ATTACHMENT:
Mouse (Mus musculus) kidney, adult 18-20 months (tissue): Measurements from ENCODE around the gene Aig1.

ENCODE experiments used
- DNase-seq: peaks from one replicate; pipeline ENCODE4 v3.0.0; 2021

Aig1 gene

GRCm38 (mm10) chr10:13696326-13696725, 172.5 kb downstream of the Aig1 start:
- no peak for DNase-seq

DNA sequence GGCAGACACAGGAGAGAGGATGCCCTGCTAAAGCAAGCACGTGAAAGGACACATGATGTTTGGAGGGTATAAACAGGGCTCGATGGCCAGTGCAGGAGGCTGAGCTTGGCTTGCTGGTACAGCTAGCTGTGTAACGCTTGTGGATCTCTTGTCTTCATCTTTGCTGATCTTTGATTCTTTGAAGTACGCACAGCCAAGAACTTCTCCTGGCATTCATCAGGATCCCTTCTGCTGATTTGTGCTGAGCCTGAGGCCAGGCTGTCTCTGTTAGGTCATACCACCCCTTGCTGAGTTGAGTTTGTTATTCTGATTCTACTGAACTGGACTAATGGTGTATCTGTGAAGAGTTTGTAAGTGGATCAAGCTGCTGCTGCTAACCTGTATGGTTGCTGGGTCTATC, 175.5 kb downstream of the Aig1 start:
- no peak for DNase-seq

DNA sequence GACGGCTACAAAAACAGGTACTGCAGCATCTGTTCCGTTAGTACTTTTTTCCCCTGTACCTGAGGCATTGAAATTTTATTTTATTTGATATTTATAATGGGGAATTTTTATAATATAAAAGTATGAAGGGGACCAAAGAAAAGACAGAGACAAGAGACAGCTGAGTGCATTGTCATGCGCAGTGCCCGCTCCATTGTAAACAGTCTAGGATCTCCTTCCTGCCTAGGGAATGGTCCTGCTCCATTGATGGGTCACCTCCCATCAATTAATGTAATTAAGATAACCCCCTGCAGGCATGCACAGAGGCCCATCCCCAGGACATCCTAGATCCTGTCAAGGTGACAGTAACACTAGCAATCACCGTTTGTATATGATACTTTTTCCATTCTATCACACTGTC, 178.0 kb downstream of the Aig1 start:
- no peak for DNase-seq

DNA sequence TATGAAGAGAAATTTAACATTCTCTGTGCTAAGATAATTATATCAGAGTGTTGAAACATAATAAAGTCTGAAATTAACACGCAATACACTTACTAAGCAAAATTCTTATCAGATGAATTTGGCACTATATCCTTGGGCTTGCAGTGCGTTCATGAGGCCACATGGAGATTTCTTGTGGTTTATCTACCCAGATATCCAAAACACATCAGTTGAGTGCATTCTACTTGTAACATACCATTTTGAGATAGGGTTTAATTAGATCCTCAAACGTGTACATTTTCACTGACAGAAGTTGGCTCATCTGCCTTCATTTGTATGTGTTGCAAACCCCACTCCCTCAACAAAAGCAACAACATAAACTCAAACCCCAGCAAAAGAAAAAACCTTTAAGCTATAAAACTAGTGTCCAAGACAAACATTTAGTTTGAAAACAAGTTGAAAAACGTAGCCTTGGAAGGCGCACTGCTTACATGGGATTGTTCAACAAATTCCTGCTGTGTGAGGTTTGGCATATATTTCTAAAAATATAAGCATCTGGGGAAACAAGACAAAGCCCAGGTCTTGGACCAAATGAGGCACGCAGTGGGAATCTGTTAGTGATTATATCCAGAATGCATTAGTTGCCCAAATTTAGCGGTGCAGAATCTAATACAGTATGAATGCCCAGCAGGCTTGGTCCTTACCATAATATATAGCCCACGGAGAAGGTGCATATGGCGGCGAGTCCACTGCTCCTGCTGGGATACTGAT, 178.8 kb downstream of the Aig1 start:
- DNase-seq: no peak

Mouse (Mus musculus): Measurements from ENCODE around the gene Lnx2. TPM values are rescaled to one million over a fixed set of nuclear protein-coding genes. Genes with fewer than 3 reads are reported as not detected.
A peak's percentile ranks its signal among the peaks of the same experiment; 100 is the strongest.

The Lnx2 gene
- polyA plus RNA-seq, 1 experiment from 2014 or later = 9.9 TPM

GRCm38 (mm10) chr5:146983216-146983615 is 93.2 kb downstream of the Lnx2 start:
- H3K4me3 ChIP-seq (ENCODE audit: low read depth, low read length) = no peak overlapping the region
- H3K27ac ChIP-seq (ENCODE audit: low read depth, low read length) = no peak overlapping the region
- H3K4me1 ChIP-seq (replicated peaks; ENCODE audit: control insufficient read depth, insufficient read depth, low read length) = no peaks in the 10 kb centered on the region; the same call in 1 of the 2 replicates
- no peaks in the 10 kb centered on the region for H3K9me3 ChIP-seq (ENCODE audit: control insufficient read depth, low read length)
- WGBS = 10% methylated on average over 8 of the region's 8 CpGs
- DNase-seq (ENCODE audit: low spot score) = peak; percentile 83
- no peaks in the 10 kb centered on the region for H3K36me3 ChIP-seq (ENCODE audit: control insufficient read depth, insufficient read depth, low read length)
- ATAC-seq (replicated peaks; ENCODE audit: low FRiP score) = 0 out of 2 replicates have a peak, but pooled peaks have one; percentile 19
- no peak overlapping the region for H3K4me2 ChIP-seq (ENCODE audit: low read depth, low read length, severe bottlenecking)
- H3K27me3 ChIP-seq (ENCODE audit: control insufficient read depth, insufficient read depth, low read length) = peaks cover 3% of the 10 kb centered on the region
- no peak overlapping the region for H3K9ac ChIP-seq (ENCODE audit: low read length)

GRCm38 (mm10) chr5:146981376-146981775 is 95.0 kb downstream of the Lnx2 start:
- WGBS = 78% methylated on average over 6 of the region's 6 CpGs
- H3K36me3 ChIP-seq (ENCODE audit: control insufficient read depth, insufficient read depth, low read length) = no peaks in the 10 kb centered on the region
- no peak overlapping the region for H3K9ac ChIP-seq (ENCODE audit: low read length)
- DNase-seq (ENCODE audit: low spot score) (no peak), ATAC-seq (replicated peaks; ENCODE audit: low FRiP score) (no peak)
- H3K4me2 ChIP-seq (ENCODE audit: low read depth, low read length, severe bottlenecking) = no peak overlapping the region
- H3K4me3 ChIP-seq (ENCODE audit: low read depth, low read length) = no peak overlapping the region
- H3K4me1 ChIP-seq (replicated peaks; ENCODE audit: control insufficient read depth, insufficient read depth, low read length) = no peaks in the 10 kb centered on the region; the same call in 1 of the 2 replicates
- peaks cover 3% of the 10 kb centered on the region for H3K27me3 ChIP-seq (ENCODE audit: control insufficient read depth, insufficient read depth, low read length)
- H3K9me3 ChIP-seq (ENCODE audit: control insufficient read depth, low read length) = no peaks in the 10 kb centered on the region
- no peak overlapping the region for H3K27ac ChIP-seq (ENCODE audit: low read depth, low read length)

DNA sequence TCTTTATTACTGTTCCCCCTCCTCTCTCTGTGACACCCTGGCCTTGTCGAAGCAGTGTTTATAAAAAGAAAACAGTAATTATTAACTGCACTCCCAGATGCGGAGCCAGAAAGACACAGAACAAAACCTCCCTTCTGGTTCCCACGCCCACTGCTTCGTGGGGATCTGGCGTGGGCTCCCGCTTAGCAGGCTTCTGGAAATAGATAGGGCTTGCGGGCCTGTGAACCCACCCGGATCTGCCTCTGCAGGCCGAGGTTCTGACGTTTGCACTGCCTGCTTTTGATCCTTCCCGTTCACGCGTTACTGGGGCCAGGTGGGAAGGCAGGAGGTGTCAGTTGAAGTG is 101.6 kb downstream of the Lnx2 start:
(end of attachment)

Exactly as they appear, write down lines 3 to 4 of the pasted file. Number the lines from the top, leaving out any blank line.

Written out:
- DNase-seq: peaks from one replicate; pipeline ENCODE4 v3.0.0; 2021

Aig1 gene